By TTT Subscriber Anthony Stanley.
He’s always been a bit of an enigma, has our (for now) Slovakian defender. A walking paradox who physically looks like he could give Ivan Drago a go in the boxing ring and yet ends up been bullied and dominated by jobbing centre forwards. A scorer of sometimes vital goals at either ends of the pitch; the frequency with which we have seen him turn away in triumph is easily matched by the number of times he has sank his head into his hands after said cranium has belted the ball past his own keeper. A defender that has been all too often denigrated by the support and yet has been trusted by a succession of top class managers (and dear old Roy).
This season – though irrefutably displaying that it should be his last in a Liverpool shirt – has seen that paradoxical nature writ large. On a personal level, Skrtel was responsible for two wildly differing emotional states, effectively bookending his shelf life as a Liverpool player. When he swept home that thunderous volley against Manchester City in the Etihad Stadium, it would be a granite hearted supporter who – despite all of his increasingly obvious foibles but with Lovren yet to have his own personal renaissance – could not see some future for the Slovakian at the club. Maybe not as a starter, but perhaps there was still a role within the side for him. Fast forward a few months to the calamitous second half collapse against Southampton and practically every Liverpool supporter (and, more importantly, almost certainly Jurgen Klopp) had had their fill of a player who, though a fine servant – and despite some intermittently good periods in the Liverpool defence – was, as Dan Kennett has frequently pointed out, the common denominator in nearly a decade of shambolic defending (Steve Clarke’s one season of defensive nous notwithstanding).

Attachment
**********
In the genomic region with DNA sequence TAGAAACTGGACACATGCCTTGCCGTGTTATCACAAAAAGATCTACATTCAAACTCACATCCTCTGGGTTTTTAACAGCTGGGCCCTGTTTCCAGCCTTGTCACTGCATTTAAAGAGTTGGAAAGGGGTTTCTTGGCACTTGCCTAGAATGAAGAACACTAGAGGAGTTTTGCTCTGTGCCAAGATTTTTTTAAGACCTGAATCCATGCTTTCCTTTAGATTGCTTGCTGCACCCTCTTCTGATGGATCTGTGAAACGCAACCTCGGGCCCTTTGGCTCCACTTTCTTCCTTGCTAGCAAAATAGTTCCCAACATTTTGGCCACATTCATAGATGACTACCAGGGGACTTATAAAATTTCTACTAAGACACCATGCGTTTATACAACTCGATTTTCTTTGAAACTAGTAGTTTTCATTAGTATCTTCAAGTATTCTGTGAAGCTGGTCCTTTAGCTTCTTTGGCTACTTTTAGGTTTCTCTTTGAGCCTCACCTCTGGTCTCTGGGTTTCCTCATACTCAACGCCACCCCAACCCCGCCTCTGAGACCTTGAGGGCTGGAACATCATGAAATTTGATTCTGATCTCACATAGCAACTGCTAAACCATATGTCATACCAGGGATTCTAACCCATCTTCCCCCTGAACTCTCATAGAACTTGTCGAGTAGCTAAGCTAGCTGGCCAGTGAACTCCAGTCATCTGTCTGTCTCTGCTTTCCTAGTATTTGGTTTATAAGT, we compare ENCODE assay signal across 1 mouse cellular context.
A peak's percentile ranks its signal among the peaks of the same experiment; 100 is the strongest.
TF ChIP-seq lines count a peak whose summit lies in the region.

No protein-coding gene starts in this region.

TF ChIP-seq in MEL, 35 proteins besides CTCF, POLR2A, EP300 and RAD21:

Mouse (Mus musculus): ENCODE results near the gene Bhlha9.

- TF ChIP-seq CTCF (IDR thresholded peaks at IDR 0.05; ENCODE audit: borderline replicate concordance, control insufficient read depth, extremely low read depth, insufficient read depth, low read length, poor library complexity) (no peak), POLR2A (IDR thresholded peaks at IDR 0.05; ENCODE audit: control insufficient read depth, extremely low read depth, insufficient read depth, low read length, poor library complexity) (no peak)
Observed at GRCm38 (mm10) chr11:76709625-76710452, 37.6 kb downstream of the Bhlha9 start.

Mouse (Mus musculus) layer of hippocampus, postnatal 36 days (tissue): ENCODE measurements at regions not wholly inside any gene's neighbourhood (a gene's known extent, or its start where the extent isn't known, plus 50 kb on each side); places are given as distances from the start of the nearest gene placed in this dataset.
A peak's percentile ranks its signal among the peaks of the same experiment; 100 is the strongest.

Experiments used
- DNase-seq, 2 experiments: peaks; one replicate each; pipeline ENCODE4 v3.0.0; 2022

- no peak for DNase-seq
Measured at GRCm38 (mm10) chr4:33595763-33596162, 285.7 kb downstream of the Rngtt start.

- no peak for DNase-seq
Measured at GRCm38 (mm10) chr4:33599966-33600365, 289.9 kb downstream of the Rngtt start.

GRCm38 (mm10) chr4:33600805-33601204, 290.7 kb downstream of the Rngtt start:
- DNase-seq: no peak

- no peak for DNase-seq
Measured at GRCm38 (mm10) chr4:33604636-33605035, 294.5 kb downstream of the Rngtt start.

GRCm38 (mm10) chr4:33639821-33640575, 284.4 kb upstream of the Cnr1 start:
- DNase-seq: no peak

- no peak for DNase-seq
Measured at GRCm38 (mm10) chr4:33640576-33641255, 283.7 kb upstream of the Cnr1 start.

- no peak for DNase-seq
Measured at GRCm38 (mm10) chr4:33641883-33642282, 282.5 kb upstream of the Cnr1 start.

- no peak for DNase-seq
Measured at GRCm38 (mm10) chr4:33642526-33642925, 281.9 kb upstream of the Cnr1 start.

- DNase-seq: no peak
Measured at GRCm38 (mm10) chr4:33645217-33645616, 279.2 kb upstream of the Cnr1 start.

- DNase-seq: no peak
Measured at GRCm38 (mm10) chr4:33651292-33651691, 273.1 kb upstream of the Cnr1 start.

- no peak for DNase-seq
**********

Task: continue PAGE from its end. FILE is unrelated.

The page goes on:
Skrtel began the season as first choice and ended the campaign with a thirty four year old and a defensive midfielder ahead of him in the pecking order at centre back. It’s no surprise that the Slovakian started every league game under Rodgers but, even when Liverpool parted company with their manager and brought in Jürgen Klopp, Skrtel still kept his place in the side until injury struck at Christmas. That’s the first seventeen league games that featured Skrtel and, in a season which has often appeared like a marathon up Everest in its perceived length, it is hard to cast our minds back to this stage and to picture the performances of Liverpool’s number 37. Well, they were a mixed bag – at best. The 3-0 reversal to West Ham at Anfield, which signalled the beginning of the end of the Rodgers’ experiment, may be remembered for tragi-comic defending from Dejan Lovren but his partner at the heart of defence hardly covered himself in glory; Lanzini’s opener came as a result of a weak Skrtel header and Diafra Sakho’s third came after horrendous and cowardly defending from the Slovakian. This last was symptomatic of his style as he backed off and backed off without bothering to actually try and tackle the ball. In short, supporters had seen it too much, had grown weary with it and were really starting to grow weary of Skrtel himself. When he repeated the trick against Manchester United’s Martial in the next league game – shadowing the French striker towards goal – we had seen enough, but the Slovakian wasn’t finished with our fragile state of mind.